Since their participation in the government, the Greens have demonstrated the hollowness of their protest politics of the past. They have no independent answer to the complex problems of society and adapt without a quiver to the political machinery in Bonn and Berlin. The same party that loudly proclaimed prior to the elections: 'The change is to Green', declared after the election: 'The new consists in the fact that everything stays as it was' (Fischer, in an interview with the weekly newspaper Die Zeit).

Fischer is well acquainted with the strategic interests pursued by the American government with its provocative offensive. During the gulf war seven years ago he spoke at demonstrations and demanded: 'No blood for oil!' Now he is too cowardly to call anything by its real name. Instead he repeats the most outlandish lies of American propaganda.

The claim that Saddam Hussein has provoked the military attack is more absurd today than it was seven years ago. Since then UN inspectors have searched all relevant factories and production facilities. The American secret services have unparalleled information about weapons capacities in Iraq. The protocol of the UN Special Commission makes clear that the Iraqi government has co-operated closely over a long period of time with the inspectors. In the four weeks from the middle of November to the middle of December of this year alone, 427 facilities were inspected. Apart from a very few, insignificant limitations, no restrictions were placed on the inspectors.

Fischer and the other philistines in the Bonn government soar above the blatant contradictions of their own arguments. There was no proof of a refusal on the part of the government in Iraq to carry out the UN conditions. But more to the point: since when has such a refusal been regarded as a sufficient basis for a brutal bombardment of a people? What about Israel, which has for years ignored UN resolutions?

Moreover, the US government has bombed Iraq ostensibly to ensure the carrying out of UN decisions. But it has undertaken the action with flagrant disrespect for the decisions and leading bodies of the UN. The UN Security Council was seeking a political solution. It was given no advance notice of the bombing attack.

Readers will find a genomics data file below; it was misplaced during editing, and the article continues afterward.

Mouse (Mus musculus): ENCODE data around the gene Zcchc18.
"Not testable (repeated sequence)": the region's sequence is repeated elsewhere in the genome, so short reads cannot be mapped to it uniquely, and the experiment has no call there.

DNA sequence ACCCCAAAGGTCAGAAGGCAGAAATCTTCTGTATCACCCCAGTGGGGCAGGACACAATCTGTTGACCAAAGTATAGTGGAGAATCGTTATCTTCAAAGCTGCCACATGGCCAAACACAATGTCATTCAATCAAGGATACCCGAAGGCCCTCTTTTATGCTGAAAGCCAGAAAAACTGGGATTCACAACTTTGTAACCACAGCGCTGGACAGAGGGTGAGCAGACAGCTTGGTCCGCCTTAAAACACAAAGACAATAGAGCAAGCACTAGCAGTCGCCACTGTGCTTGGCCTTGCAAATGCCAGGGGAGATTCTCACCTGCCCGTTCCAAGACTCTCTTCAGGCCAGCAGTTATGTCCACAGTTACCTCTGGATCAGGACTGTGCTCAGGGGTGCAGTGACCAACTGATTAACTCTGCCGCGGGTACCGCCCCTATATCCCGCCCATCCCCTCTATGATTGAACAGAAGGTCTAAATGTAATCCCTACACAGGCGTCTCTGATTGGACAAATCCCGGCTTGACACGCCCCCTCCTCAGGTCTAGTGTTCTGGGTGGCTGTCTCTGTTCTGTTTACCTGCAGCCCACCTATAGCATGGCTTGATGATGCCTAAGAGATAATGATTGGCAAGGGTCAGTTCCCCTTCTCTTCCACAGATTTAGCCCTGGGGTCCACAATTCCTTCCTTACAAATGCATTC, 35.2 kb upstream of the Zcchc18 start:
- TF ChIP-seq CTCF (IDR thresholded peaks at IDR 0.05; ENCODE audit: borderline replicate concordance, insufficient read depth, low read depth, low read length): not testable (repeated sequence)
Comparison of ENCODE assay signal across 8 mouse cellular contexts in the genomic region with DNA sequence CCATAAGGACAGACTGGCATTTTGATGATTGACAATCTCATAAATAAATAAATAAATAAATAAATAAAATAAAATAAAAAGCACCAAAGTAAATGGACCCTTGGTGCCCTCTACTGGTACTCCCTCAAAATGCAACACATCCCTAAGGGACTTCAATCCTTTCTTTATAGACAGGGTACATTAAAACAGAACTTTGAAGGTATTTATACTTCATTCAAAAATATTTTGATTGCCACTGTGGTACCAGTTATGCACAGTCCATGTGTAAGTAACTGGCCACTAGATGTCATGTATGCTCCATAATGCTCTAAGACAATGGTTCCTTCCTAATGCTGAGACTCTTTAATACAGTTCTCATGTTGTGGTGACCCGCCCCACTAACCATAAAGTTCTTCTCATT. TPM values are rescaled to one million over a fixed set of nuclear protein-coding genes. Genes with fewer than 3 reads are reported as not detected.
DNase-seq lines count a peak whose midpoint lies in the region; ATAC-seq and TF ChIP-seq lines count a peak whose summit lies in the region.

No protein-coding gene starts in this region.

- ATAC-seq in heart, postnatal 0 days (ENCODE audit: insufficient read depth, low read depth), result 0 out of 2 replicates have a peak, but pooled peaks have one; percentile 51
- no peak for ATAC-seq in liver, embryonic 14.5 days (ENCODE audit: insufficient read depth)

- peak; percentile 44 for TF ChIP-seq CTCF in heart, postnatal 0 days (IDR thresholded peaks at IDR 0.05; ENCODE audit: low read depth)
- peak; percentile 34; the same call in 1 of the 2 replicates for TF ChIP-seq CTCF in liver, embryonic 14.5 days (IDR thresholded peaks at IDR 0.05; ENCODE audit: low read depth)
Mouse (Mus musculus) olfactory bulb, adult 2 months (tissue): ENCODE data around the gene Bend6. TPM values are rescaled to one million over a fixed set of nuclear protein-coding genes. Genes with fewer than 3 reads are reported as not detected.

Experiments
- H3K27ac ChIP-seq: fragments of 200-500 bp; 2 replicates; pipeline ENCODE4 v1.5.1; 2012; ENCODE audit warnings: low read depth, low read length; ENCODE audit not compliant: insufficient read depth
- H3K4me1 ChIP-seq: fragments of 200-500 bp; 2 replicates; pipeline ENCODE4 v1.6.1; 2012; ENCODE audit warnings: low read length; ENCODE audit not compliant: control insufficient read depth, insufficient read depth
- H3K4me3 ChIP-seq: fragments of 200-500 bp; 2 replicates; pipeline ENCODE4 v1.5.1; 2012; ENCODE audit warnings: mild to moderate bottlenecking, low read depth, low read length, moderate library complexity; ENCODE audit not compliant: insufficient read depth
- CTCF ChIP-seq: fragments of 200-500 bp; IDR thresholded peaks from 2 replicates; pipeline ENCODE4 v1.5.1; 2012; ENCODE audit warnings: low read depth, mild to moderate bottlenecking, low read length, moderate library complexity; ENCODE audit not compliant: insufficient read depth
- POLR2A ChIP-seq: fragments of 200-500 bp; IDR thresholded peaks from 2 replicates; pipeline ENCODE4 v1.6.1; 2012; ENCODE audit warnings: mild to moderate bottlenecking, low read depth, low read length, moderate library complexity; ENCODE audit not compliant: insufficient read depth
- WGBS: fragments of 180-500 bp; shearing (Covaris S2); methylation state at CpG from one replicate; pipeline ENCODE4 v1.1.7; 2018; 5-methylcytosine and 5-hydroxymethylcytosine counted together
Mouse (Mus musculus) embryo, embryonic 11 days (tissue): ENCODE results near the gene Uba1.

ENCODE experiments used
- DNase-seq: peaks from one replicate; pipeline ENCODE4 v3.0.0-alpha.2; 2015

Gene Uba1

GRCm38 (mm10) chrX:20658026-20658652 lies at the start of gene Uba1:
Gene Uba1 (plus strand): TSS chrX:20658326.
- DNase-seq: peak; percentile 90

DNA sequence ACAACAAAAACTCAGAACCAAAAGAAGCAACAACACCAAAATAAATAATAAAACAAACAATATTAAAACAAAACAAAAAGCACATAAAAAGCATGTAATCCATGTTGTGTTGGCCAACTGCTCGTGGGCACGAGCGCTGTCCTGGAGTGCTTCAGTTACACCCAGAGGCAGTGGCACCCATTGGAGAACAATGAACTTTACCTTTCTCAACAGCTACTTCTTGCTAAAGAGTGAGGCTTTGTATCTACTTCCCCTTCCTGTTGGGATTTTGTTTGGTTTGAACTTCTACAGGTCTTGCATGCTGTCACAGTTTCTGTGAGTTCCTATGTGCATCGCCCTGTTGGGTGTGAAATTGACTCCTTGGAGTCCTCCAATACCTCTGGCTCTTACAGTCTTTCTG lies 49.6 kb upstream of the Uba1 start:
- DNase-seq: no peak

A few more thoughtful voices in Germany have drawn attention to this fact. In the Frankfurter Rundschau of December 19 Karl Grobe writes: 'The president of the USA, Bill Clinton, ordered the limited military attack on Iraq at the same time that the issue of Iraq was being dealt with by the Security Council of the UN. That three of the five standing members of this supposedly highly regarded world body, three powers possessing the right to veto, not only had, but still have, considerable reservations, should not have escaped the notice of the president, despite the political diversions incurred by his private indelicacy.' Grobe poses the question: 'Was the abuse of the council calculated and desired?'

The question of the UN has broad significance. For some time the Clinton administration has sought to free itself from the veto powers of the UN Security Council. With increasing insolence it has used its military power in order to impose its economic and political interests. A significant motivation behind the gulf war of 1991 was a desire to send a warning to the most important rivals of American economic interests, Japan and Germany. Both countries were, and still are, heavily dependent on oil imports from this region.

The latest military action against Iraq, taking place as it does on the eve of the introduction of the euro, is likewise intended to restrain Germany and the EU, and make clear who calls the tune with regard to world politics.

See Also:
Protesters in Berlin denounce US-British aggression
Voices against the war
[29 December 1998]
The bombing of Iraq:
A shameful chapter in American history
[19 December 1998]
From environmental radical to imperialist politician
The new German foreign minister: the Greens' Joseph Fischer
[6 November 1998]